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Report: Watch for fabricated illness in children

Although it’s rare for parents to fabricate an illness in their children, physicians and other healthcare professionals need to be on the alert for this form of child abuse, according to a new report.

Caregiver-fabricated illness in a child often is unrecognized, according to Harriet MacMillan, MD, MSc, FRCPC, a pediatrician and child psychiatrist at the Michael G. DeGroote School of Medicine at McMaster University in Ontario.

“It is probably more common than we realize,” MacMillan said in a news release. She conducts family violence research, including trials of interventions aimed at preventing child maltreatment and intimate partner violence.

MacMillan co-authored “Caregiver-Fabricated Illness in a Child: A Manifestation of Child Maltreatment,” a clinical report by the American Academy of Pediatrics Committee on Child Abuse and Neglect appearing in the September issue of Pediatrics.

The condition can include a range of manifestations including physical and psychiatric symptoms, according to the report. Mortality rates for the condition are 6% to 9%, and long-term disability and permanent injury statistics are similar.

Although caregiver-fabricated illness in a child has been discussed since the 1980s as Munchausen syndrome by proxy (when a caregiver deliberately induces health problems in a child), there is an ongoing debate about alternative names. The new name puts the focus on the child rather than the motivations of the caregiver, according to MacMillan.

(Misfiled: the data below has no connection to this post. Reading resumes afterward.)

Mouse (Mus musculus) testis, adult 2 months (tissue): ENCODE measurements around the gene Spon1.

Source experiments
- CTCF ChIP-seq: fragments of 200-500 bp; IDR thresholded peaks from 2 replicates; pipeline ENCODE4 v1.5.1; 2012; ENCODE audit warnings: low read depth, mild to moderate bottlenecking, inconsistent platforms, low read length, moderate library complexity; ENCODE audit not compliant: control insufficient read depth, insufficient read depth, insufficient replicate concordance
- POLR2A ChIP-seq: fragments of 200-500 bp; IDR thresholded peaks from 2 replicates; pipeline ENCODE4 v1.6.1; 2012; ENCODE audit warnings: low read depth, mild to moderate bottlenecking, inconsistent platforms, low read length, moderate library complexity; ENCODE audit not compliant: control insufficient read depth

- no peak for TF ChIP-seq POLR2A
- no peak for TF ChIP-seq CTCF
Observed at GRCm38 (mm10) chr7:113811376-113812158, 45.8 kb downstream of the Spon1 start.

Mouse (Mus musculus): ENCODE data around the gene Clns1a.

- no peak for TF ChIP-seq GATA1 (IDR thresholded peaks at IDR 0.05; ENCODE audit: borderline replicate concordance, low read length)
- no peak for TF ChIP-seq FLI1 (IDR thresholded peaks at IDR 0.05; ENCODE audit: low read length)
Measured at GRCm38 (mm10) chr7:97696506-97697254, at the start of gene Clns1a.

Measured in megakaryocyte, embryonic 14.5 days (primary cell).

Because it is a relatively uncommon form of child abuse, pediatricians and clinicians need to be suspicious when they see a child with a persistent or recurrent illness that can’t be explained, especially when the signs or symptoms do not seem credible, according to MacMillan.

The authors wrote there is no typical presentation, and a child might show up with anything from bleeding or seizures to a urinary tract infection or attention deficit hyperactivity disorder.

“It really comes down to conducting a very careful history and physical examination, with an emphasis on communication with all healthcare providers who have seen the child,” MacMillan said in the release. “It’s important that we are thorough in seeking comprehensive information about contact with healthcare providers, while adhering to privacy legislation.”

Communication among healthcare professionals is critical, she said, because a child could be seen in many different settings. “This is the type of condition where it is essential for clinicians to review medical records and speak with other healthcare providers to have complete information in conducting their assessment.”

Clinical report:

By | 2013-08-31T00:00:00-04:00 August 31st, 2013|Categories: Nursing Specialties, Specialty|0 Comments

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